The final shots of the film are a closeup on Andrew and Fletcher’s faces, Andrew smiling, seeking his approval, and Fletcher nodding in response. Despite the fact that they’ve essentially worked to ruin each other, they find a mutual professional respect after Andrew’s performance. Fletcher has worked hard to be respected in his field, and Andrew yearns for that respect, especially from someone in that position, regardless of what the teacher may have put him through. In return, Fletcher puts aside his personal feelings towards Andrew as he cannot deny he is an incredibly talented musician. To them, the music is more important than personal feelings or morals. In the real world, that’s so often the truth. That’s why Whiplash is this year’s number one, because it hits a truth that the others don’t get at. For a director as young as Chazelle to so balance making the characters thoroughly unlikable, but also immediately and unrelentingly engaging, in a debut feature is an incredible achievement.
Of course, he didn’t pull that off on his own. Miles Teller turns in a fantastic performance as Andrew Neiman. One that’s all the more impressive when you consider that he’s only been acting for a few years, and that he performed most of the drumming in the film himself. He sickeningly slides from likable underdog to emotionally stunted twat, to arrogant narcissistic arsehole, through to a little-unhinged-obsessive in a fascinating way. Then there’s J.K. J.K. Simmons obliterates every other actor in the film with a performance that, had it not been rewarded with an Oscar, would’ve incited rioting in the Dolby Theatre. He completely dominates his scenes, controlling the room he is in. He dominates his scenes, totally controlling the room he is in; even when he isn’t hurling Gunnery Sergeant Hartman levels of witty abuse at people, he is still quietly, powerfully menacing. It doesn’t hurt that he also got absolutely ripped for this role, so has an immediate physical presence before he opens his mouth. Chazelle is also sure to give us regular glimpses of Fletcher pleasantly interacting with non-students as well, driving home that he has absolute control over himself and his emotions, that his abusive methods are absolutely a decision he chooses to make willingly. It’s one of the most terrifying, brilliant and memorable performances of the decade so far. J.K. Simmons deserves every ounce of praise he’s had poured on him for it.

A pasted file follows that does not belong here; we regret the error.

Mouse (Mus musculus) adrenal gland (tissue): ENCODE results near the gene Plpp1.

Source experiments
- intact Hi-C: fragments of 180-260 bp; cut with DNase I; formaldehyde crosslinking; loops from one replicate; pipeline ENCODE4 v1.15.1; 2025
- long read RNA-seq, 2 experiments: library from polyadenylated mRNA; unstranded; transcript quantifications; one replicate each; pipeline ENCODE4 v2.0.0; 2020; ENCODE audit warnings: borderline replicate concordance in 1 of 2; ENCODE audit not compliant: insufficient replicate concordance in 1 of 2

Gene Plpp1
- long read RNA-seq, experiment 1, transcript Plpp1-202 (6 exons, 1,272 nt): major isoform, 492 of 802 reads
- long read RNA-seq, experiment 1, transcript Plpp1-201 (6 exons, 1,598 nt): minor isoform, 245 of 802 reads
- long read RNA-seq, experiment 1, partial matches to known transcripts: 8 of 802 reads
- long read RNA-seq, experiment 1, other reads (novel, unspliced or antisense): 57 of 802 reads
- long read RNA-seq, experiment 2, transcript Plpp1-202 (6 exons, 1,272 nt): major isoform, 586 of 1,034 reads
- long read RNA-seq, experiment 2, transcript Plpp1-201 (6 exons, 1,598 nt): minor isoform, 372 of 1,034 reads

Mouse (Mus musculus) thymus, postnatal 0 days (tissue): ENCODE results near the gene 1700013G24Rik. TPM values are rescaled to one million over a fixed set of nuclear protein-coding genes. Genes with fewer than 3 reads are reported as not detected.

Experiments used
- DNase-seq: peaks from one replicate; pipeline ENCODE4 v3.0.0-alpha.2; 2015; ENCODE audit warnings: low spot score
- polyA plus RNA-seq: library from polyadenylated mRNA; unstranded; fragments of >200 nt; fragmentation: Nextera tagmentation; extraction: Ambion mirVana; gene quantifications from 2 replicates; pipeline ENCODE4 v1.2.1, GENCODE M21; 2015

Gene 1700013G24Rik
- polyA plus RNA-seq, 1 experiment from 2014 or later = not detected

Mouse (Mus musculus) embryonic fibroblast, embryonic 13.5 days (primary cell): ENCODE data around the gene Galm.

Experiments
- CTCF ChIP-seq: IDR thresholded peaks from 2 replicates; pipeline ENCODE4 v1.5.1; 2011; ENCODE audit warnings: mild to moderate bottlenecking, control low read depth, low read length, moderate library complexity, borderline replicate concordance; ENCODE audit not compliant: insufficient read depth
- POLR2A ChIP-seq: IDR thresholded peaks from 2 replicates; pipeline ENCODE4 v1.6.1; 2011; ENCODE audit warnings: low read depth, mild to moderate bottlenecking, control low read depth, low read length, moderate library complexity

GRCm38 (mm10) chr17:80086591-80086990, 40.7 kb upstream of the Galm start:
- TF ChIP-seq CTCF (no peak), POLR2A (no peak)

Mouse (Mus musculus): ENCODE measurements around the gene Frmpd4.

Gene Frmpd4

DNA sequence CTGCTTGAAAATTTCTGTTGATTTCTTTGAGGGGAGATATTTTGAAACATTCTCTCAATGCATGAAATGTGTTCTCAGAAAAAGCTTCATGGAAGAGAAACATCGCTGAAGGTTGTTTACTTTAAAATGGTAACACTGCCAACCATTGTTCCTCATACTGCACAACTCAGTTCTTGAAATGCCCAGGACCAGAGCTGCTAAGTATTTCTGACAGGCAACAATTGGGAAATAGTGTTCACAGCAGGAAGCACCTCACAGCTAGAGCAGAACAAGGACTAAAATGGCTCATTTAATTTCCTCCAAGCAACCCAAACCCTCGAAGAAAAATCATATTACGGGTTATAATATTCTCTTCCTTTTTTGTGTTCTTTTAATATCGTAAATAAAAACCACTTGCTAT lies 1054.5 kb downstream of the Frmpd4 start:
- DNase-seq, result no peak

The characters move through scenes that are highly technically impressive. Rooms are often beautifully shot with soft, warm orange light that is in turn completely fitting and entirely at odds with the tone of scenes as they flip from lush jazz sounds to screaming torrents of abuse. The editing is masterful (it won the Oscar there too, and deservedly so), zipping from extreme macro photography closeups of one drum to another, to a cymbal to a foot pedal, drumsticks flying across the skins and blood dripping from Andrew’s fingers. And of course the soundtrack is superb, a mixture of the jazz standards played by the bands seen throughout the story – most notably ‘Caravan’ and, of course, ‘Whiplash’ – complemented by an original score by Justin Hurwitz and Tim Simonec that slots right in alongside the tried and tested classics.
All of these elements – the direction, performances, music, editing, cinematography, writing – all of it comes together in the final scene of the film, which is undoubtedly one of the best scenes of 2015. The relentless pressure Chazelle has subjected the audience to for the past 90 minutes all comes to a head on stage at Carnegie Hall. In this final, dazzling, battle of wills between the two clattering arseholes, Neiman’s incredible ‘fuck you’ performance directed at the Machiavellian Fletcher is portrayed almost entirely through drumming and charged looks, but filled with so much more meaning than most dialogue-driven scenes – and it’s spectacular to watch. Teller and Simmons are both electrifying to watch. Who comes out on top? Neiman? Fletcher? Music? Us? If you don’t think a film about jazz is for you, that’s fine. Whiplash is about so much more – after all, it’s the best film of the year.